Life in Greenland

When we woke up this morning, we were at anchor off the picturesque little town of Nanortalik, and once again the day was clear and bright with nary a cloud in the sky.

We had our breakfast then went to collect a ticket for the liberty boat.  We were given ticket #15 but as they had only called #8 we had a bit of a wait.  So we went to the aft decks near the pool and sat in the sunshine, drinking in our surroundings while we waited our turn.

We disembarked about 10.00am and got the boat across, which took us into the heart of the town.

Nanortalik is Greenland’s southern-most town.  Located in an area with rugged mountain peaks and deep fjords, it is a paradise for mountain-climbers.  The name ‘Nanortalik’ translates as ‘the place where polar bears go’ referring to the polar bears that drift down with the pack ice from the east coast in spring.  Nanortalik only has 1,300 inhabitants and is visited by relatively-few tourists each year.

Like the other villages/towns we had visited, there were lots of colourfully-painted wooden buildings, some with fish hanging outside to dry.  There was also an attractive little wooden church, painted in cream with a red trim; it was closed this morning to visitors as a funeral was taking place.  The church was beautifully reflected in the calm water, with its small boats moored up.  A guy was trying to sell the Boudicca passengers tickets for a boat trip to go whale-watching, but we preferred to do our own thing.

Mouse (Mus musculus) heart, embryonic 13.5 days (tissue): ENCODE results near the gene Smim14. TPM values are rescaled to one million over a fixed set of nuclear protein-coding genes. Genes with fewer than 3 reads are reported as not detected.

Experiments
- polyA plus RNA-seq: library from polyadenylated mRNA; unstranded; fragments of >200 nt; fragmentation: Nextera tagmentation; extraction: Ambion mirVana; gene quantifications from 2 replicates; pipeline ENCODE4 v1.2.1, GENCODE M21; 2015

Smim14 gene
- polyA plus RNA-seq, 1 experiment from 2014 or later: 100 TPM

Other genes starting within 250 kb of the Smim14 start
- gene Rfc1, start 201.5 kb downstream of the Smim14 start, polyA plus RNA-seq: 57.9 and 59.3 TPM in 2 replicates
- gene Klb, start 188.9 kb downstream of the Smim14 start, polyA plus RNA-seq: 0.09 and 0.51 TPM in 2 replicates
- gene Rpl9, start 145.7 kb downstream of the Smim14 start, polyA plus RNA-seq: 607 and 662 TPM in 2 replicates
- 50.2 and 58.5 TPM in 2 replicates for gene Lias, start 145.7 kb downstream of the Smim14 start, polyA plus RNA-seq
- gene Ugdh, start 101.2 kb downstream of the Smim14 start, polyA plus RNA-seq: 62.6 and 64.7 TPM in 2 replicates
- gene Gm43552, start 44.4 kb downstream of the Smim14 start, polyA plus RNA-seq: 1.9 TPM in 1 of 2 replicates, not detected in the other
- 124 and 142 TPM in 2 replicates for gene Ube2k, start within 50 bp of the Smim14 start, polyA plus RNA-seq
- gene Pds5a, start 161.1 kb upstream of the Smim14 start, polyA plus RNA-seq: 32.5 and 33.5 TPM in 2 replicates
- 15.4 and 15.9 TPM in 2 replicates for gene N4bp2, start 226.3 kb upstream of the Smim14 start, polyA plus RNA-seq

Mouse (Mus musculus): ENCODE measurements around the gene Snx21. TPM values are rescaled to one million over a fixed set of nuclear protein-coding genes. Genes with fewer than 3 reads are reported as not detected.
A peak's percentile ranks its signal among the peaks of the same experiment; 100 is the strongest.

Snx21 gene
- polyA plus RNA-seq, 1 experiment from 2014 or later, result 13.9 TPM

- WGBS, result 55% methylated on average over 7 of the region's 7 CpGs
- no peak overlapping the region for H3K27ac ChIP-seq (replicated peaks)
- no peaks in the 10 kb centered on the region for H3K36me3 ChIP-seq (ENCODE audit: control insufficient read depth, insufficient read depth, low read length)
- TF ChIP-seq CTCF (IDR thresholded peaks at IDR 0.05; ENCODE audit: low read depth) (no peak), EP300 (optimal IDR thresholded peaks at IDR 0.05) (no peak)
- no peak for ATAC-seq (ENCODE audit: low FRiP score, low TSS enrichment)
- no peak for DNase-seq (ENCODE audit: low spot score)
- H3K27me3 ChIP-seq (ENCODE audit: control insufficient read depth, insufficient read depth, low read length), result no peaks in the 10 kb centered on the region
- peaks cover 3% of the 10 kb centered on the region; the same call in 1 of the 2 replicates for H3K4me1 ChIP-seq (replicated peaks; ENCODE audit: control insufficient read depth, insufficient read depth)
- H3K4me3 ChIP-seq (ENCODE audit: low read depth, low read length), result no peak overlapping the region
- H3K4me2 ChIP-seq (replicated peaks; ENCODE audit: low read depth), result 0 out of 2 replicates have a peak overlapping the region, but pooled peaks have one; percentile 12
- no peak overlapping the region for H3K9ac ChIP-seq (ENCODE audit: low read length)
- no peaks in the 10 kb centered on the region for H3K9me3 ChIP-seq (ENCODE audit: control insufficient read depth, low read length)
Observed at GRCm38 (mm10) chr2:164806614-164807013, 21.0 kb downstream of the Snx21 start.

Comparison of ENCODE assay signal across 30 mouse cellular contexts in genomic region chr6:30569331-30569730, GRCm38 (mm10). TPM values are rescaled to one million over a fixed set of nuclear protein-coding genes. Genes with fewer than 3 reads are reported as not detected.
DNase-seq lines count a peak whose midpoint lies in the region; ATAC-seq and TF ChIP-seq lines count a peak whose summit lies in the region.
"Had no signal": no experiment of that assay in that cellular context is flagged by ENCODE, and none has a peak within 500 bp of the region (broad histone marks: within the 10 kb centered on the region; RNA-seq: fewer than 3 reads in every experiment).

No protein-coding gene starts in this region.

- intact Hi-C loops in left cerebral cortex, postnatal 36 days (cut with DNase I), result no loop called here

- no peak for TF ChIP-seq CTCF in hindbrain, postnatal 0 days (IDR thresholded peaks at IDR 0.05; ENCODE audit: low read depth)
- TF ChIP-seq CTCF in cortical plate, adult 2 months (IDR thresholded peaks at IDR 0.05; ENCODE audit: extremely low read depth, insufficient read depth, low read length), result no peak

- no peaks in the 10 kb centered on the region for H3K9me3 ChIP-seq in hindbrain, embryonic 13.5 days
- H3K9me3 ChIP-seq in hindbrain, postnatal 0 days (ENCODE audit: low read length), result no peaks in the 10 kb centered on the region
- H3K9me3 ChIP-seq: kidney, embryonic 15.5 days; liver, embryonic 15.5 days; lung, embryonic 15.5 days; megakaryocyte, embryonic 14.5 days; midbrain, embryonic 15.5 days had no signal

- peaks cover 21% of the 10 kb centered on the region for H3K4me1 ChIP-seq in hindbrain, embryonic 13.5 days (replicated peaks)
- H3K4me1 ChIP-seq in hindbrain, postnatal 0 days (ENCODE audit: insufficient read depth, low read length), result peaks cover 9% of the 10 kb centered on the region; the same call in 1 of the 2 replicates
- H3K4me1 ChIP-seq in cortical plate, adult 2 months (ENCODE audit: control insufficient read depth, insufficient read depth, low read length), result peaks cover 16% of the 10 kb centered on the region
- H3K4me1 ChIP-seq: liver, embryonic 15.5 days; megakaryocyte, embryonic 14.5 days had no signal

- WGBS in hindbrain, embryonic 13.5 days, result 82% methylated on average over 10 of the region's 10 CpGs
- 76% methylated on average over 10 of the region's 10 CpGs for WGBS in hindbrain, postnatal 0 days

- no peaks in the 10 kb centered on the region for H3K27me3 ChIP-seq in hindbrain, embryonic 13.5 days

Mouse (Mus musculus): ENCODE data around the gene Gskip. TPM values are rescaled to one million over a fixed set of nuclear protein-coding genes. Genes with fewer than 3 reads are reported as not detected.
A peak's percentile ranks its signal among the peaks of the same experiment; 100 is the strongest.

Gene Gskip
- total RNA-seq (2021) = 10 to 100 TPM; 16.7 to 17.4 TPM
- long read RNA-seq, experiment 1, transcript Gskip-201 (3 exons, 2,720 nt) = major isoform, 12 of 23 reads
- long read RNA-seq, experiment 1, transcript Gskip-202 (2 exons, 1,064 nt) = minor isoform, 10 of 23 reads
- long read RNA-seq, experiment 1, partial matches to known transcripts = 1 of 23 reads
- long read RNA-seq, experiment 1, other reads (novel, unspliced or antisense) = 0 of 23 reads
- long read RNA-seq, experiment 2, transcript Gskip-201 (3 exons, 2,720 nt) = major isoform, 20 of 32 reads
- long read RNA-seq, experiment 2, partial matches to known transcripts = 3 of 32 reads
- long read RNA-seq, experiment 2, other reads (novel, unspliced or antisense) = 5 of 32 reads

First of all we decided to visit the small museum, which contained some Inuit boats and kayaks and contained tools and everyday household equipment traditionally used by Inuits.  For example, there was a press for extracting whale oil, as well as skinning knives and tanning tools for seal and fox skins.  There were also a couple of complete fox furs, with a series of diagrams on the wall showing the skinning and tanning process.  There were also looms and examples of woollen traditional clothing worn by fishermen and women.  In addition, there were many old photographs of Eskimo/Inuit families in their boats, tents and igloos.  It was all very interesting indeed.

Going down to the water’s edge, we were just in time to see the end of a kayak and boat display, the Inuit men wearing jackets and trousers made of sealskin, which would obviously be waterproof as well as warm.  We continued strolling around, enjoying the sunshine and marvelling at the fantastic weather we had had.

As it was our last stop in Greenland (boo-hoo) we decided to spend the last of our Danish kroner on – you’ve guessed it – a couple of cold beers.  We couldn’t see any bars or pubs anywhere, but we did see some people sitting at chairs and tables drinking beer; it transpired you could buy them in the supermarket and drink them outside.  🙂